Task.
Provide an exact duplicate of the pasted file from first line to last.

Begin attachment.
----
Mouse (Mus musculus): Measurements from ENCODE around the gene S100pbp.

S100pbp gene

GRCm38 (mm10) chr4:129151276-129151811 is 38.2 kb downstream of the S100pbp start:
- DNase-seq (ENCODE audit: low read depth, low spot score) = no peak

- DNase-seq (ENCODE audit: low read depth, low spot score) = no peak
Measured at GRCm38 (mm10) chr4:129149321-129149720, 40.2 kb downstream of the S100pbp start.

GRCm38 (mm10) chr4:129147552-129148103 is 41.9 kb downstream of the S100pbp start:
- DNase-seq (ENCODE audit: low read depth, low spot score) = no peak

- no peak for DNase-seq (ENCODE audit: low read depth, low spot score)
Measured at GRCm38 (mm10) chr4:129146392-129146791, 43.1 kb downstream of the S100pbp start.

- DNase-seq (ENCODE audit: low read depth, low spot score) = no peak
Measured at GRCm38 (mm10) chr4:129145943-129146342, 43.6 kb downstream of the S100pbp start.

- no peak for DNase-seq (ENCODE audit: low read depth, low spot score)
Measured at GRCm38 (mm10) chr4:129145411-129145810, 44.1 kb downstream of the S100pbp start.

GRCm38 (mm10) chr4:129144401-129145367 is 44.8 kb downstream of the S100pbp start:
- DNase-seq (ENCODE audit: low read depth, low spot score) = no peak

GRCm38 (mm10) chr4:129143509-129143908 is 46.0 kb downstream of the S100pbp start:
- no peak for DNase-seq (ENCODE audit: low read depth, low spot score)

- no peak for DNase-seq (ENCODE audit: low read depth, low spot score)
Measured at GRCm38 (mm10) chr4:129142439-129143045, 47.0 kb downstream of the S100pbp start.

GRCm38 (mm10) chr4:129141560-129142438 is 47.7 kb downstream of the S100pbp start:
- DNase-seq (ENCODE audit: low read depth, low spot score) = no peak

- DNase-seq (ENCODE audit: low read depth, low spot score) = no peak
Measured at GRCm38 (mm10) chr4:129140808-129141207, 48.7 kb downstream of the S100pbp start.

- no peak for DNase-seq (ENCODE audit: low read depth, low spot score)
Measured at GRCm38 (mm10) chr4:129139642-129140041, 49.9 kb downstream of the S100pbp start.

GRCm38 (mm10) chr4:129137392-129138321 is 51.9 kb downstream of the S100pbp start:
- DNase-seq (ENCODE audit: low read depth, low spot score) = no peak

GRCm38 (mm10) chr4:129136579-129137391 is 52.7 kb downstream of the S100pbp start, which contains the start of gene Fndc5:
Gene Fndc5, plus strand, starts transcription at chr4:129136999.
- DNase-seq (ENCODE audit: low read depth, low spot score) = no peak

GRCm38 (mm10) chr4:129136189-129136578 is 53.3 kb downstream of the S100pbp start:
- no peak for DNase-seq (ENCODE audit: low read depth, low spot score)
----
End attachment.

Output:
Mouse (Mus musculus): Measurements from ENCODE around the gene S100pbp.

S100pbp gene

GRCm38 (mm10) chr4:129151276-129151811 is 38.2 kb downstream of the S100pbp start:
- DNase-seq (ENCODE audit: low read depth, low spot score) = no peak

- DNase-seq (ENCODE audit: low read depth, low spot score) = no peak
Measured at GRCm38 (mm10) chr4:129149321-129149720, 40.2 kb downstream of the S100pbp start.

GRCm38 (mm10) chr4:129147552-129148103 is 41.9 kb downstream of the S100pbp start:
- DNase-seq (ENCODE audit: low read depth, low spot score) = no peak

- no peak for DNase-seq (ENCODE audit: low read depth, low spot score)
Measured at GRCm38 (mm10) chr4:129146392-129146791, 43.1 kb downstream of the S100pbp start.

- DNase-seq (ENCODE audit: low read depth, low spot score) = no peak
Measured at GRCm38 (mm10) chr4:129145943-129146342, 43.6 kb downstream of the S100pbp start.

- no peak for DNase-seq (ENCODE audit: low read depth, low spot score)
Measured at GRCm38 (mm10) chr4:129145411-129145810, 44.1 kb downstream of the S100pbp start.

GRCm38 (mm10) chr4:129144401-129145367 is 44.8 kb downstream of the S100pbp start:
- DNase-seq (ENCODE audit: low read depth, low spot score) = no peak

GRCm38 (mm10) chr4:129143509-129143908 is 46.0 kb downstream of the S100pbp start:
- no peak for DNase-seq (ENCODE audit: low read depth, low spot score)

- no peak for DNase-seq (ENCODE audit: low read depth, low spot score)
Measured at GRCm38 (mm10) chr4:129142439-129143045, 47.0 kb downstream of the S100pbp start.

GRCm38 (mm10) chr4:129141560-129142438 is 47.7 kb downstream of the S100pbp start:
- DNase-seq (ENCODE audit: low read depth, low spot score) = no peak

- DNase-seq (ENCODE audit: low read depth, low spot score) = no peak
Measured at GRCm38 (mm10) chr4:129140808-129141207, 48.7 kb downstream of the S100pbp start.

- no peak for DNase-seq (ENCODE audit: low read depth, low spot score)
Measured at GRCm38 (mm10) chr4:129139642-129140041, 49.9 kb downstream of the S100pbp start.

GRCm38 (mm10) chr4:129137392-129138321 is 51.9 kb downstream of the S100pbp start:
- DNase-seq (ENCODE audit: low read depth, low spot score) = no peak

GRCm38 (mm10) chr4:129136579-129137391 is 52.7 kb downstream of the S100pbp start, which contains the start of gene Fndc5:
Gene Fndc5, plus strand, starts transcription at chr4:129136999.
- DNase-seq (ENCODE audit: low read depth, low spot score) = no peak

GRCm38 (mm10) chr4:129136189-129136578 is 53.3 kb downstream of the S100pbp start:
- no peak for DNase-seq (ENCODE audit: low read depth, low spot score)